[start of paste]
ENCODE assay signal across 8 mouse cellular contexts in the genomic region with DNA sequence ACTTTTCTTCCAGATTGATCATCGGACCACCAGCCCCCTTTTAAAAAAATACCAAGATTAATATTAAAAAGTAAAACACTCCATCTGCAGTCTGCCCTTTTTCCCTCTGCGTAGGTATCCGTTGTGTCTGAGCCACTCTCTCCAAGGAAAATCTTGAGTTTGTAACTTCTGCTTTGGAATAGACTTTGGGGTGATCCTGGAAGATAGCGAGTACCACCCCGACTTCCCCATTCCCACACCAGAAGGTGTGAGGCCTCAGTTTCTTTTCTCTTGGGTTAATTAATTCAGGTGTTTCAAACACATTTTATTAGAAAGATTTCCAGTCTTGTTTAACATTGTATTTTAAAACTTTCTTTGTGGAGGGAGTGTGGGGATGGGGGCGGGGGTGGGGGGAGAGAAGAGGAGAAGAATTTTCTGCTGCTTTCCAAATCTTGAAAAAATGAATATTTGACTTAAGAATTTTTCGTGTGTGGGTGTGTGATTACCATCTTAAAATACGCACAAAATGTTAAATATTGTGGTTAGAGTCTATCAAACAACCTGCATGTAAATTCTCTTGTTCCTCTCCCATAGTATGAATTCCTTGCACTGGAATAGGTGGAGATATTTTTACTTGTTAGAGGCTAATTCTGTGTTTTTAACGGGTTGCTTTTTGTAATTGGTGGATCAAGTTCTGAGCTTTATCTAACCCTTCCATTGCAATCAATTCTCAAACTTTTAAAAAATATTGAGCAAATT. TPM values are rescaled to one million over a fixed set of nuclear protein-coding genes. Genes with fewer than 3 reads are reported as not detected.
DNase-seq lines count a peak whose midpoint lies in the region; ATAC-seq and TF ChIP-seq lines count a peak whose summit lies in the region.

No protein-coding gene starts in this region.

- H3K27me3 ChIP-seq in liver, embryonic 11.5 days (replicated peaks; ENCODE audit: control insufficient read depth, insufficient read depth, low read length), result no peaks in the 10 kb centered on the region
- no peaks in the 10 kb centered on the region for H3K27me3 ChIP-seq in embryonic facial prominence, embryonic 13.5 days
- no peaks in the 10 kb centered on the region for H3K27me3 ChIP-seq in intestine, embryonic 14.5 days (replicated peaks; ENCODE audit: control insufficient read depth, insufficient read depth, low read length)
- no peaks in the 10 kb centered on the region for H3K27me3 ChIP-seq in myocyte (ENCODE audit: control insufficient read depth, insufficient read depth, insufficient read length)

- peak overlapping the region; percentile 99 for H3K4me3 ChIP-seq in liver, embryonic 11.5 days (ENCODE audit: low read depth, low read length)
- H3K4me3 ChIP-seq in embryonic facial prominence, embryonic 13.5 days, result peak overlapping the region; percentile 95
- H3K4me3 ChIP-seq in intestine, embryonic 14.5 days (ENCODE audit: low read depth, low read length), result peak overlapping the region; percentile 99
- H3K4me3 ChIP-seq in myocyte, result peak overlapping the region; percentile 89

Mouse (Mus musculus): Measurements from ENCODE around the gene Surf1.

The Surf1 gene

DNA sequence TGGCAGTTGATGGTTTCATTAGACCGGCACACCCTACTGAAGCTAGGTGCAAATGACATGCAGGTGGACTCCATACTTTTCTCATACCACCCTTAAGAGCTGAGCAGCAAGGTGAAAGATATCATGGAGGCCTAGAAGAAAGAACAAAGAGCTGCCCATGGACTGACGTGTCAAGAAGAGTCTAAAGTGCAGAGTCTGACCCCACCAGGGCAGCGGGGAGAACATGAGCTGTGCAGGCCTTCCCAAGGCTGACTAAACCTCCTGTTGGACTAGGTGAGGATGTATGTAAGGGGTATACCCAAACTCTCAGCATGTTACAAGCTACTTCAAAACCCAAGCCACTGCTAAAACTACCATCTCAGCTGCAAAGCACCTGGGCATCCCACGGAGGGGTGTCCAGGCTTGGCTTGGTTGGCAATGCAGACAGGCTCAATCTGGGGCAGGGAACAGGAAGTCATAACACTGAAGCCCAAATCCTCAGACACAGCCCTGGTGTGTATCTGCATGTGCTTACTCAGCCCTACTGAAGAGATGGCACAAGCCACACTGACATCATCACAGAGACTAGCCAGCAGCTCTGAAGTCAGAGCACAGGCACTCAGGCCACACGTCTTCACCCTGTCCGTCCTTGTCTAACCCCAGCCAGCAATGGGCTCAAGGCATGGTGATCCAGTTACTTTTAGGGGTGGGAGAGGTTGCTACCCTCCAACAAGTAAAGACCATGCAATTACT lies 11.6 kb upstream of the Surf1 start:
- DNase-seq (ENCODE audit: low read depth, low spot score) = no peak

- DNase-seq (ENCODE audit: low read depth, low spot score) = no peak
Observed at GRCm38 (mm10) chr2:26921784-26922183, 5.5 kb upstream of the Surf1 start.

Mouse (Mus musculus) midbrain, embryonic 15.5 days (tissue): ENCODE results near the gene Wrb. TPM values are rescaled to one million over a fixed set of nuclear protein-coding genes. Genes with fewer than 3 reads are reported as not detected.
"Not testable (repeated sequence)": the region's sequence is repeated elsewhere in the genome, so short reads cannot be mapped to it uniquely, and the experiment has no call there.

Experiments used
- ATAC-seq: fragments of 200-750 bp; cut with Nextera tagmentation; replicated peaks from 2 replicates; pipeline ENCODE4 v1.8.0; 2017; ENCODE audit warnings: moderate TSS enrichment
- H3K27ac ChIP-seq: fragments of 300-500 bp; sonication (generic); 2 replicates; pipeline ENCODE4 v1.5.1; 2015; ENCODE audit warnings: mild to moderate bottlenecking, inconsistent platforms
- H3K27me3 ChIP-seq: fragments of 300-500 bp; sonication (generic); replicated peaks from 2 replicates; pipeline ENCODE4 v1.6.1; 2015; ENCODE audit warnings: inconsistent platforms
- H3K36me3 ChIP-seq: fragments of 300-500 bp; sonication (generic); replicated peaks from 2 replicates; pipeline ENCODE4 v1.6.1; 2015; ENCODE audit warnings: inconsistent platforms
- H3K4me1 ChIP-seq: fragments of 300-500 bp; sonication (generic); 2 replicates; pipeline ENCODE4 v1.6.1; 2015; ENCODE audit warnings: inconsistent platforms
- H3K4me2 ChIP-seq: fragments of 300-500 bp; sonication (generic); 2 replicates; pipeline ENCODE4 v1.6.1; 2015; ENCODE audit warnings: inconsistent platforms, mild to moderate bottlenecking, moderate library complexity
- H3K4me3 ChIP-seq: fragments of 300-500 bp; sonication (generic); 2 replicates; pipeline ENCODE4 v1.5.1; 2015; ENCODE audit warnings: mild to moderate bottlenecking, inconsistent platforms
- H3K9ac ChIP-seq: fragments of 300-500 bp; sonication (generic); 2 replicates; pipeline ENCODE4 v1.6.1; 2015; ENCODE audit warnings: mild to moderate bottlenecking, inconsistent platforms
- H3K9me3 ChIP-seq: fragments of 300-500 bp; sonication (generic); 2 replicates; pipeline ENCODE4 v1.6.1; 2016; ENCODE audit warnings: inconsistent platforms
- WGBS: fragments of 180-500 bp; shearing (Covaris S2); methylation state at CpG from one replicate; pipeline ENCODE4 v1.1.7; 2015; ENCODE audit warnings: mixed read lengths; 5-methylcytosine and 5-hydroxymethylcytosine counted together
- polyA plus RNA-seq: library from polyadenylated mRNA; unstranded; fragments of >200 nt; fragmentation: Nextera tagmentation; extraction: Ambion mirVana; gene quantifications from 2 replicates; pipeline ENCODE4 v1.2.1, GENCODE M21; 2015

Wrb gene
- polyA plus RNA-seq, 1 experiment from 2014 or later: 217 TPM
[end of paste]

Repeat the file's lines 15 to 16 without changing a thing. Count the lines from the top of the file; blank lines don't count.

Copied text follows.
- DNase-seq (ENCODE audit: low read depth, low spot score) = no peak

- DNase-seq (ENCODE audit: low read depth, low spot score) = no peak